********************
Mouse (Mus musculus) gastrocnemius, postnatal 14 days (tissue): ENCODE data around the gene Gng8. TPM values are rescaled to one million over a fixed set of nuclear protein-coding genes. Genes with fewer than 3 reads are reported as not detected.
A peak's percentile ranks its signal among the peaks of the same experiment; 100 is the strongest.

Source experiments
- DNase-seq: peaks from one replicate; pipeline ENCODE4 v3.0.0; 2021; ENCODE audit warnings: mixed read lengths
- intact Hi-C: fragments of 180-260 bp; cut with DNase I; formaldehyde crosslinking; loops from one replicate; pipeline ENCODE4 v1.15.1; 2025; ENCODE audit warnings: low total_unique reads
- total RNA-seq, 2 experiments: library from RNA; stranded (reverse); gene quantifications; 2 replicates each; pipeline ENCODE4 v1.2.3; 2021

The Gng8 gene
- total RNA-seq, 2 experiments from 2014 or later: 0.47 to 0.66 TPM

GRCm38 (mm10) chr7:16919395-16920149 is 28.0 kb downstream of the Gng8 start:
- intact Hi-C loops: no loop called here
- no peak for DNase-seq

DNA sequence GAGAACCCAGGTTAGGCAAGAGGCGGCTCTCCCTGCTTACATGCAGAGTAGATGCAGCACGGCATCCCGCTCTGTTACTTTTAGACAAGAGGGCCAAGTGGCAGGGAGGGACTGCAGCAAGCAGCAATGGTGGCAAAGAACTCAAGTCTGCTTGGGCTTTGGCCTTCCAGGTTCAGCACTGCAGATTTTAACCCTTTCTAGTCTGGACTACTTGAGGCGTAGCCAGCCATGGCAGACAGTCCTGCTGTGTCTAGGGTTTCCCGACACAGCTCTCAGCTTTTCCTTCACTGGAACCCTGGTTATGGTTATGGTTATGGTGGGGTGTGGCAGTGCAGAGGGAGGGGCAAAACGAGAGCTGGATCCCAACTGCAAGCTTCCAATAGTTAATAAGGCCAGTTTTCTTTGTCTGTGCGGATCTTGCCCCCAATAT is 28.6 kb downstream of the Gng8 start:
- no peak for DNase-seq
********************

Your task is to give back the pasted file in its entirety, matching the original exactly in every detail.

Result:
Mouse (Mus musculus) gastrocnemius, postnatal 14 days (tissue): ENCODE data around the gene Gng8. TPM values are rescaled to one million over a fixed set of nuclear protein-coding genes. Genes with fewer than 3 reads are reported as not detected.
A peak's percentile ranks its signal among the peaks of the same experiment; 100 is the strongest.

Source experiments
- DNase-seq: peaks from one replicate; pipeline ENCODE4 v3.0.0; 2021; ENCODE audit warnings: mixed read lengths
- intact Hi-C: fragments of 180-260 bp; cut with DNase I; formaldehyde crosslinking; loops from one replicate; pipeline ENCODE4 v1.15.1; 2025; ENCODE audit warnings: low total_unique reads
- total RNA-seq, 2 experiments: library from RNA; stranded (reverse); gene quantifications; 2 replicates each; pipeline ENCODE4 v1.2.3; 2021

The Gng8 gene
- total RNA-seq, 2 experiments from 2014 or later: 0.47 to 0.66 TPM

GRCm38 (mm10) chr7:16919395-16920149 is 28.0 kb downstream of the Gng8 start:
- intact Hi-C loops: no loop called here
- no peak for DNase-seq

DNA sequence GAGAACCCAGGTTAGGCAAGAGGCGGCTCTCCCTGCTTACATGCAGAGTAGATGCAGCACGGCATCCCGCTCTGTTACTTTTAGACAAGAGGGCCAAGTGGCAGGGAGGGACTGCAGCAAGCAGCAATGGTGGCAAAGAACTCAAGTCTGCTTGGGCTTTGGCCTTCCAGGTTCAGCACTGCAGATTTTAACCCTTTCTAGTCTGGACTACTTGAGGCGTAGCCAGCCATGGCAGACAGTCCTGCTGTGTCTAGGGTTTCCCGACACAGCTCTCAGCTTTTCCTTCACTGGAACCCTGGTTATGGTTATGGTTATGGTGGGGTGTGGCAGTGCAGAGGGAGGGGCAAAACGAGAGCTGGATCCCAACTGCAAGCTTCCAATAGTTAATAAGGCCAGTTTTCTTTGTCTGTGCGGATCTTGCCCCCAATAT is 28.6 kb downstream of the Gng8 start:
- no peak for DNase-seq